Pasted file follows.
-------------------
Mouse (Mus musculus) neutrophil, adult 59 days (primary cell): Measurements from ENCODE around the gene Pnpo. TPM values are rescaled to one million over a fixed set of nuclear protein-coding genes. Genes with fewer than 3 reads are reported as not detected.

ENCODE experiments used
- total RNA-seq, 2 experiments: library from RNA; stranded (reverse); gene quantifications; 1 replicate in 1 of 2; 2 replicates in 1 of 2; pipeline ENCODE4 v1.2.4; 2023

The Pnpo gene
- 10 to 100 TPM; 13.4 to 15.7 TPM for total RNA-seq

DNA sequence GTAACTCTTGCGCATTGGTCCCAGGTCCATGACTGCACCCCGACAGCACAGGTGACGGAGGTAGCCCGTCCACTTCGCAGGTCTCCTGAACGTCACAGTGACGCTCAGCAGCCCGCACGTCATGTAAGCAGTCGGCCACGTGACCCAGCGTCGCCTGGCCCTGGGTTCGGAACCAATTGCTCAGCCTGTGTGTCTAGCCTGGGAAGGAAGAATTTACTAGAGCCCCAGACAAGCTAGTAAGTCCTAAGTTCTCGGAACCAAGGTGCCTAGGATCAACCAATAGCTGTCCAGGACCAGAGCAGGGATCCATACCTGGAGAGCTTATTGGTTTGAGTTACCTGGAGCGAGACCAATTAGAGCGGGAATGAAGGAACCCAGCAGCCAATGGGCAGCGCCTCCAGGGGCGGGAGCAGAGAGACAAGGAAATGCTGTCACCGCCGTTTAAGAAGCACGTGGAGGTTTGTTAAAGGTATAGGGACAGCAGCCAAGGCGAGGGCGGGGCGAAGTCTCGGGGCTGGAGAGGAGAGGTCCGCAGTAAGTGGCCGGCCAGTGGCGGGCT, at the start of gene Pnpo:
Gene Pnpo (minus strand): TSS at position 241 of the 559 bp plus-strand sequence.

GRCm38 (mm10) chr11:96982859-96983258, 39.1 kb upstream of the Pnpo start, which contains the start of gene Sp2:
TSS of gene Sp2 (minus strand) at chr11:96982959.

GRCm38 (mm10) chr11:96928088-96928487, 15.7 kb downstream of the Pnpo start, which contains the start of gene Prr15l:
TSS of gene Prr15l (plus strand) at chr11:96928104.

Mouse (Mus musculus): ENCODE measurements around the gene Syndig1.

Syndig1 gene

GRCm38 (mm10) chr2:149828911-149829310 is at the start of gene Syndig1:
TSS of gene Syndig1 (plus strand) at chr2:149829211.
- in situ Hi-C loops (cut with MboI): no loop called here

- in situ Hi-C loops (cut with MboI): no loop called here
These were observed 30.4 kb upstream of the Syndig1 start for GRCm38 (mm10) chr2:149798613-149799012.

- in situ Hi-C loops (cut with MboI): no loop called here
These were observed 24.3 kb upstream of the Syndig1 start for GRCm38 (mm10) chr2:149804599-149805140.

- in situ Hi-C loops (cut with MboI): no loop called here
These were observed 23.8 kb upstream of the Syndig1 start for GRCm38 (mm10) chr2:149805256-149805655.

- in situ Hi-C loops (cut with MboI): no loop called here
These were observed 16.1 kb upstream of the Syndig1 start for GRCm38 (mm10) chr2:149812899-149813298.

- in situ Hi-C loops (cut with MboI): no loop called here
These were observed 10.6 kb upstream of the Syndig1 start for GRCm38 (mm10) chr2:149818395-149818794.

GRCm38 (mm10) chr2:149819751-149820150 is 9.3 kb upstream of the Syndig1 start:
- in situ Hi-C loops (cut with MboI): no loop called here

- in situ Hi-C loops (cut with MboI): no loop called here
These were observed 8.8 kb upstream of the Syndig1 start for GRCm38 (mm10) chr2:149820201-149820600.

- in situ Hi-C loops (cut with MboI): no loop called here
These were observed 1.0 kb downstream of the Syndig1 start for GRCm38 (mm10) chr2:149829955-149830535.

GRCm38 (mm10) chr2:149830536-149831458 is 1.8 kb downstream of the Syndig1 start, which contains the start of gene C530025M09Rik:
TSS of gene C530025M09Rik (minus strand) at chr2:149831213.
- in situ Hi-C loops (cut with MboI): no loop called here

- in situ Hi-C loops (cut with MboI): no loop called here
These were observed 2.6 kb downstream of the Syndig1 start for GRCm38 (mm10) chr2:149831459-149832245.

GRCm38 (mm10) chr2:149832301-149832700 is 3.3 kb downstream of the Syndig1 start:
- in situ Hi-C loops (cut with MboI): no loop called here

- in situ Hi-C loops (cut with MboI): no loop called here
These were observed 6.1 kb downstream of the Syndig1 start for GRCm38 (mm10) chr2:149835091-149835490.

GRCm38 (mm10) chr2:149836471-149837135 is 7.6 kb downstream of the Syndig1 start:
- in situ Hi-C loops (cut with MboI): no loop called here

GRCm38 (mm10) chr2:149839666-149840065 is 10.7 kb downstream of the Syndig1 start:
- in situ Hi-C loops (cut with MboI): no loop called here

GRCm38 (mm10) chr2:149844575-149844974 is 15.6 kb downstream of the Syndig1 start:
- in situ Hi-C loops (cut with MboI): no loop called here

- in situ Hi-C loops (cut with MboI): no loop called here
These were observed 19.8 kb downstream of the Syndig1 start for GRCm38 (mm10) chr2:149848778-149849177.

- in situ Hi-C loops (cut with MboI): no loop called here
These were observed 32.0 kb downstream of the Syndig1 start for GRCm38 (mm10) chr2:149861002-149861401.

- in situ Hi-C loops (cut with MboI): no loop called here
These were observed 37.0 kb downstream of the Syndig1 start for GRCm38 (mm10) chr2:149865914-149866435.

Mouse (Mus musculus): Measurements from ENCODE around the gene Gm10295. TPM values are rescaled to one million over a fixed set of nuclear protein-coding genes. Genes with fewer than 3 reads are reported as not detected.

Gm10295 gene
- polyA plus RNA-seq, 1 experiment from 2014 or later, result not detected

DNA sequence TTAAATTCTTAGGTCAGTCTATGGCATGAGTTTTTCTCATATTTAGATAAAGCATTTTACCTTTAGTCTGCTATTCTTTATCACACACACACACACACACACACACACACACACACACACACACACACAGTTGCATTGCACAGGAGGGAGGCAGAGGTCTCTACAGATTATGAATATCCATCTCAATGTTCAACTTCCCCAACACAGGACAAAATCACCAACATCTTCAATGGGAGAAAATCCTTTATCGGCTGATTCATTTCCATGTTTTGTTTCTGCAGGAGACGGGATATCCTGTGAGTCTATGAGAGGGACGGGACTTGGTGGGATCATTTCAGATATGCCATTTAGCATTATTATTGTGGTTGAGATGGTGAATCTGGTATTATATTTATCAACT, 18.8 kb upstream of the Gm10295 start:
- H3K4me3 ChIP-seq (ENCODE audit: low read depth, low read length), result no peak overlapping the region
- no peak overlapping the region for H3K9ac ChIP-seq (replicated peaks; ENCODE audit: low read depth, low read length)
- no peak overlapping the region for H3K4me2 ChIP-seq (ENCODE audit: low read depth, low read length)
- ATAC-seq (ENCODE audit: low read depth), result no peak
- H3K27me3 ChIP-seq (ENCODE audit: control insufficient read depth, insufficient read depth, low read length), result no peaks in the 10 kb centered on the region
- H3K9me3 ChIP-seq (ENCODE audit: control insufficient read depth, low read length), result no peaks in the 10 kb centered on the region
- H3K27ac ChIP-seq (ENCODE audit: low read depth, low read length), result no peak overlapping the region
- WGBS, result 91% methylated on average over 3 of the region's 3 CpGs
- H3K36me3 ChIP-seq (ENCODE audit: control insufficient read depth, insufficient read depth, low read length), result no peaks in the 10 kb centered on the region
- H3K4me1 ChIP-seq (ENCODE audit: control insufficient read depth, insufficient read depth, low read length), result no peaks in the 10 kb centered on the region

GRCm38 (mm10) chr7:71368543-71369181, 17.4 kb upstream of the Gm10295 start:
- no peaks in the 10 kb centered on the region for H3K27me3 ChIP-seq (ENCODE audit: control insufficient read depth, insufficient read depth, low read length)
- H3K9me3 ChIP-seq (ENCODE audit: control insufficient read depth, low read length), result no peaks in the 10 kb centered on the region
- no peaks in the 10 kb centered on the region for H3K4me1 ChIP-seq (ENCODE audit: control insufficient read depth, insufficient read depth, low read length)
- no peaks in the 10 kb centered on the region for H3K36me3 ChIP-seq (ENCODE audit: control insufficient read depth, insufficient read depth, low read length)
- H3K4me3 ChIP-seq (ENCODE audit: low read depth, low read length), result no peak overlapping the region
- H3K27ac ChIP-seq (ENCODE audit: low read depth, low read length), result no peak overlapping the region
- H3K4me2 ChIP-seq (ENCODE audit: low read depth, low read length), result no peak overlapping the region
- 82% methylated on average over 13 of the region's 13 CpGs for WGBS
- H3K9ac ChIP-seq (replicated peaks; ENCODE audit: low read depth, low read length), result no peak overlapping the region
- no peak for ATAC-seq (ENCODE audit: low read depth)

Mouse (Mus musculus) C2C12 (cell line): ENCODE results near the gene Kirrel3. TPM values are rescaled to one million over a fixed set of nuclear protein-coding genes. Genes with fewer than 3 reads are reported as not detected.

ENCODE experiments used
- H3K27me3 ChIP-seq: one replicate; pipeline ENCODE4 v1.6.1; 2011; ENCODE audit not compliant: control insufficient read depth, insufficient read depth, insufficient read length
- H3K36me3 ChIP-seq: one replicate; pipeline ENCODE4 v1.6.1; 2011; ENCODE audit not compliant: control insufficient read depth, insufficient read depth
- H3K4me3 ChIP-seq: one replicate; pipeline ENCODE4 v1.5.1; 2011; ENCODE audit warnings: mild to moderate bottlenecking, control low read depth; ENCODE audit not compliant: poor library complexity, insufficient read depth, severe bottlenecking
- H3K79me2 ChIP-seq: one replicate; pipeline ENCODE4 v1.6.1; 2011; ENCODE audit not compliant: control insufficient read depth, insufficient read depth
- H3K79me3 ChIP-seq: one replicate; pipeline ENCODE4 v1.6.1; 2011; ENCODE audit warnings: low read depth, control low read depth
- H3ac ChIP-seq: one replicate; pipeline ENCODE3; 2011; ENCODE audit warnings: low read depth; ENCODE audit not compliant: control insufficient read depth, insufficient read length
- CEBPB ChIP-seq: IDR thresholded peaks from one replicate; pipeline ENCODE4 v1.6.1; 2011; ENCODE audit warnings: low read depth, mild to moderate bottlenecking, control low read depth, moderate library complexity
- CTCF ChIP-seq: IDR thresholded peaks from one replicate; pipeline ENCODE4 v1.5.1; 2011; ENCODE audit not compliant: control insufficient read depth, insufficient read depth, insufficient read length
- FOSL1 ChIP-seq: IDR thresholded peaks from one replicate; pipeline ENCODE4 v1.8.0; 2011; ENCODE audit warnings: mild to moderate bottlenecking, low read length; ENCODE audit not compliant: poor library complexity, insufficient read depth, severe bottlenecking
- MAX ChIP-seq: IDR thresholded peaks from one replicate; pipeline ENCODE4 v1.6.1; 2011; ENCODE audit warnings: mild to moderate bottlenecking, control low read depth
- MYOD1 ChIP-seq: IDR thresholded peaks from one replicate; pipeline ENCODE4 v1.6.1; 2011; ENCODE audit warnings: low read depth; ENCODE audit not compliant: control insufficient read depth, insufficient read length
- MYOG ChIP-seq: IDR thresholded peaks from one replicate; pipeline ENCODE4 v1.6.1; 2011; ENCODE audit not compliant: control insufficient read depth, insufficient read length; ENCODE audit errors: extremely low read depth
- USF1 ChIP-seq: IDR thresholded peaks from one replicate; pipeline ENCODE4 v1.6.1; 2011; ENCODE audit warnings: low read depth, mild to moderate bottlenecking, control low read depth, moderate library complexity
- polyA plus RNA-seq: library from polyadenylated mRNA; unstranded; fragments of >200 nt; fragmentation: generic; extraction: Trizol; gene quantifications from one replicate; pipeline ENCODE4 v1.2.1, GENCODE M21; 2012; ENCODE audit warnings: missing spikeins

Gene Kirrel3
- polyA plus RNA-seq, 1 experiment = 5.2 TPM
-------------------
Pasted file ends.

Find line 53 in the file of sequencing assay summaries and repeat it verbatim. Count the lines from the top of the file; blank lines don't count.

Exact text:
These were observed 37.0 kb downstream of the Syndig1 start for GRCm38 (mm10) chr2:149865914-149866435.